From Horses to Helicopters
By James Marasa
Few images are as iconically Canadian as the Mountie on horseback in the red serge.
By James Marasa
Few images are as iconically Canadian as the Mountie on horseback in the red serge. More than a century after the force’s formation as an entity for frontier justice, the tools of the Royal Canadian Mounted Police have undergone some upgrades – the red serges have been stored and the horses stabled – but dig past the branding rooted in Canadian identity and we have one of the most progressive police forces in the world.
|In 75 years of aviation, the RCMP has adapted to an evolving scope of responsibility with newer aircraft such as the Eurocopter AS350 B. (Photo courtesy of RCMP) |
The First World War officially came to a close in 1918, solidifying a place for aircraft in combat. At that time, the first fledgling airlines were just getting off the ground, and the public had yet to embrace the airplane as the hallmark of transportation it is today. That being so, Commissioner of the RCMP, Aylesworth Bowen Perry, had seen enough to be convinced that the airplane could be a boon to law enforcement on the home front.
Perry recommended the formation of an Air Police service but government support failed to materialize. That vision however, was not in vain. Eighteen years later, four de Havilland Dragonfly bi-planes with blue fuselages and yellow wings joined the force and along with eight member-pilots, began a Canadian aviation legacy.
Seventy-five years later, RCMP Air Services operates more than 30 aircraft, maintains 19 Air Sections and employs 150 people nationwide. Though much has changed, budgetary constraints have not. The National police force is being asked to do more with less. In that vein, a “Draganfly” of an outright different kind has taken to the skies.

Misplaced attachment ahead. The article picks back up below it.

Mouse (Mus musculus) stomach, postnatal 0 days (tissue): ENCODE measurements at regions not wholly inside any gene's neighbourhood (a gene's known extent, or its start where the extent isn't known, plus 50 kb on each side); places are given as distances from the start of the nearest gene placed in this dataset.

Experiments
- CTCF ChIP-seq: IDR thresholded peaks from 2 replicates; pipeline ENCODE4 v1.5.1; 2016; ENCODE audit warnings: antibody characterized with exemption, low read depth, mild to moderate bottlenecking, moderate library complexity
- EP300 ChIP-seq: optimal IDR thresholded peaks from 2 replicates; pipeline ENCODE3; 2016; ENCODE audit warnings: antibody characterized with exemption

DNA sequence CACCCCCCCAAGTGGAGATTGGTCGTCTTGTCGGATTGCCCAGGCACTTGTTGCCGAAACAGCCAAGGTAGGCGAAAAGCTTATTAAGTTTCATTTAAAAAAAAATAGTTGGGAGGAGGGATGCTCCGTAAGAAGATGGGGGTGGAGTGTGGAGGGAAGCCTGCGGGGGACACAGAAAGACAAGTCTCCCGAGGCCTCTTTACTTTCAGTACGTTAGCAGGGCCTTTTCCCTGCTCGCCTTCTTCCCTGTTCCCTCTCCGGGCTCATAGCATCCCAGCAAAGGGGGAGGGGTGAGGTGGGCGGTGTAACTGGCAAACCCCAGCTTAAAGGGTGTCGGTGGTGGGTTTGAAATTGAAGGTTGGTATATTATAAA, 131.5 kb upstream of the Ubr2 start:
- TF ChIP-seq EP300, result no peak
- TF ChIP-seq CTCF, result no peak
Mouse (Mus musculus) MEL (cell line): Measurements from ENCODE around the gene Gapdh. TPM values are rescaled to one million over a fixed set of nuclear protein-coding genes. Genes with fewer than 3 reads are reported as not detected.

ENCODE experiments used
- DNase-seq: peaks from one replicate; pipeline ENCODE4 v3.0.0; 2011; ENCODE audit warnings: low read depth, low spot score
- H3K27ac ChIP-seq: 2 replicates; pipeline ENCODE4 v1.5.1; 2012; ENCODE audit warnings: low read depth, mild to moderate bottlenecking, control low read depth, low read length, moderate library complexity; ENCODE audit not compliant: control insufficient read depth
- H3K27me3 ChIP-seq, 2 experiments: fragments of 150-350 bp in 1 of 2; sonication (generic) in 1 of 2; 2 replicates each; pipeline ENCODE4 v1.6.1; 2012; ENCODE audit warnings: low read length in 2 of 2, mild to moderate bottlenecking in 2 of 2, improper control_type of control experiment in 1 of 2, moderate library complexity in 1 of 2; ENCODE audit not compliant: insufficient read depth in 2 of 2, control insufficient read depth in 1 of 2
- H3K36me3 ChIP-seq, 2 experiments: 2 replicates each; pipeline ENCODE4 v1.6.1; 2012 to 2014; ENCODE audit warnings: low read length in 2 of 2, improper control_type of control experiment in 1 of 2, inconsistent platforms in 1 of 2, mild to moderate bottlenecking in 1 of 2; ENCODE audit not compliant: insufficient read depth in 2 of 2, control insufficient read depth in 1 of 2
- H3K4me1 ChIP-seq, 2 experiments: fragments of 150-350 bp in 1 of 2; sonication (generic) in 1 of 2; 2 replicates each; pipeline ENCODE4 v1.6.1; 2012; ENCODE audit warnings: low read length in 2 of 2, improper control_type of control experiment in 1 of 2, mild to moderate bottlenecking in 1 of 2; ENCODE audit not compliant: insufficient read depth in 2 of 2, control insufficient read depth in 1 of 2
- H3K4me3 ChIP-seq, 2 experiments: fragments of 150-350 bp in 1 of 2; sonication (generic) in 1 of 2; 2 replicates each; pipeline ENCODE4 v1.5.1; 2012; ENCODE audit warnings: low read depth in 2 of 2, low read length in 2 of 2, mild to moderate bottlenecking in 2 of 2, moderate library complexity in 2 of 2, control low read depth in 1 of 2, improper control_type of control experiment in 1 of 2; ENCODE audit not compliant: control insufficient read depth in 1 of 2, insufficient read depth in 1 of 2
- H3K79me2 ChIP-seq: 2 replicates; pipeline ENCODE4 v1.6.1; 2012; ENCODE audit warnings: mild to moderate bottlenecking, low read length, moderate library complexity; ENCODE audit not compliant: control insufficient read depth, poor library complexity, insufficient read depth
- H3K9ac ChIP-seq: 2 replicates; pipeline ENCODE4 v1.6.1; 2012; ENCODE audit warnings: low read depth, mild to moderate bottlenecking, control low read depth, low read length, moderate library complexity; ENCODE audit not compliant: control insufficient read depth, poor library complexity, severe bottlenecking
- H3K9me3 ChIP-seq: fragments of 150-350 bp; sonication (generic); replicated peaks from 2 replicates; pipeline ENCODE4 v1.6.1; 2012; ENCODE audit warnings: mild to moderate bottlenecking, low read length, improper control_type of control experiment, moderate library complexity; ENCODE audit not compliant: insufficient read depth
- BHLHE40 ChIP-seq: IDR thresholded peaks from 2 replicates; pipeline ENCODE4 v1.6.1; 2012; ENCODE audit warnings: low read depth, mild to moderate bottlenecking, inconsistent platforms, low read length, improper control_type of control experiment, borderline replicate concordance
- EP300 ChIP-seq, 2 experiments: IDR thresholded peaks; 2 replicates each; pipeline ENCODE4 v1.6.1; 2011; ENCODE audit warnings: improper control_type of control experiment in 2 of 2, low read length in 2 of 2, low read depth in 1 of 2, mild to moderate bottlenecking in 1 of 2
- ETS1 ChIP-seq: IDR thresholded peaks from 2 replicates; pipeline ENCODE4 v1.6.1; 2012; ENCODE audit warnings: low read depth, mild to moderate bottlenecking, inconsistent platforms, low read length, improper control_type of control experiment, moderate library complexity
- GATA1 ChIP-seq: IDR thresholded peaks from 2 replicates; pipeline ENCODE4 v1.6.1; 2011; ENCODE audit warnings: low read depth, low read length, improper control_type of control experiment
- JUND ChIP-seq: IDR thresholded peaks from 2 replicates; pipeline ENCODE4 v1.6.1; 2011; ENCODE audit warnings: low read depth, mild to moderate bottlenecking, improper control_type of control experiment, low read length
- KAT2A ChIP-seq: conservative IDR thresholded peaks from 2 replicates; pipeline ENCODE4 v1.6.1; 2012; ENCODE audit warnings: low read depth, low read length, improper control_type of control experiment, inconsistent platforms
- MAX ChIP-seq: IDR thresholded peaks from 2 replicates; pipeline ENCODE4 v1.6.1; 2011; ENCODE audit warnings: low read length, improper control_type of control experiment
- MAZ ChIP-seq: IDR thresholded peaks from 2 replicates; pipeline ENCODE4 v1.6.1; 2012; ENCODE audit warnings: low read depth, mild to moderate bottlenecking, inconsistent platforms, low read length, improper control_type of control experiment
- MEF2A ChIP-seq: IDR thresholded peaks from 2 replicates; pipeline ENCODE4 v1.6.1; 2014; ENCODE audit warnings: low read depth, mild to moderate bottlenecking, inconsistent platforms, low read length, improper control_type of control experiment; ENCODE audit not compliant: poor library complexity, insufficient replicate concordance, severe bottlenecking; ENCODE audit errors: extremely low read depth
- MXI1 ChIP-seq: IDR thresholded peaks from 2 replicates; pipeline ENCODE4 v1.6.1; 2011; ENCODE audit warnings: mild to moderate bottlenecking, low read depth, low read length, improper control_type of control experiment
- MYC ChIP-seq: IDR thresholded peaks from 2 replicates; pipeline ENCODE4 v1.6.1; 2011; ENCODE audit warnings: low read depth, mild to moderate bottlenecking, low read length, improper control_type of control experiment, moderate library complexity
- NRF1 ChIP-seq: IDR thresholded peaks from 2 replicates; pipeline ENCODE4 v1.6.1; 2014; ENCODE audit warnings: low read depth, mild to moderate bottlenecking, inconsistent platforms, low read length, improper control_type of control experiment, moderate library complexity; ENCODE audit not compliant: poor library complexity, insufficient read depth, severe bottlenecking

Saskatoon-based Draganfly Innovations Inc. began a pilot program in conjunction with the RCMP in December 2010, supplying small, unmanned aerial vehicles for the purpose of photographing vehicle collision scenes. Using helicopters for routine operations such as aerial photography has proven to be expensive and time-consuming, potentially making the helicopter unavailable for higher-priority duties.
|Air 1 and its sister helicopter, Air 2, support a “patchwork” of local police forces in the Lower Mainland of British Columbia.|
(Photo courtesy of FlightSource.ca)
Roger Thompson is the pilot supervisor for the Lower Mainland Traffic Safety Helicopter program based in Vancouver. Thompson has been with the operation, known commonly as “Air 1,” since it spooled up in 2006. Though he praises the EC-120’s capability in a wide range of missions, Thompson does not understate the unique value of the Draganflyer X6. “The UAV can hover 50 feet above the ground and take high-quality pictures . . . [without it] we would be destroying a scene, blowing stuff all over the place.” Weighing only one kilogram, the X6 can capture and clear a scene in less than 45 minutes.
Michael Toscano, president/CEO of the Association for Unmanned Vehicle Systems International, has stated that UAVs can operate at as little as 1/30th the cost of manned aircraft, citing operating expenses of as little as $50 per hour. At $33,000 per field-ready unit, one can’t really object to the Draganflyer’s price-point. Pioneering what some are calling sous-veillance, the RCMP has deployed this type of UAV to support not only collision reconstruction, but also search and rescue and crime-scene investigations.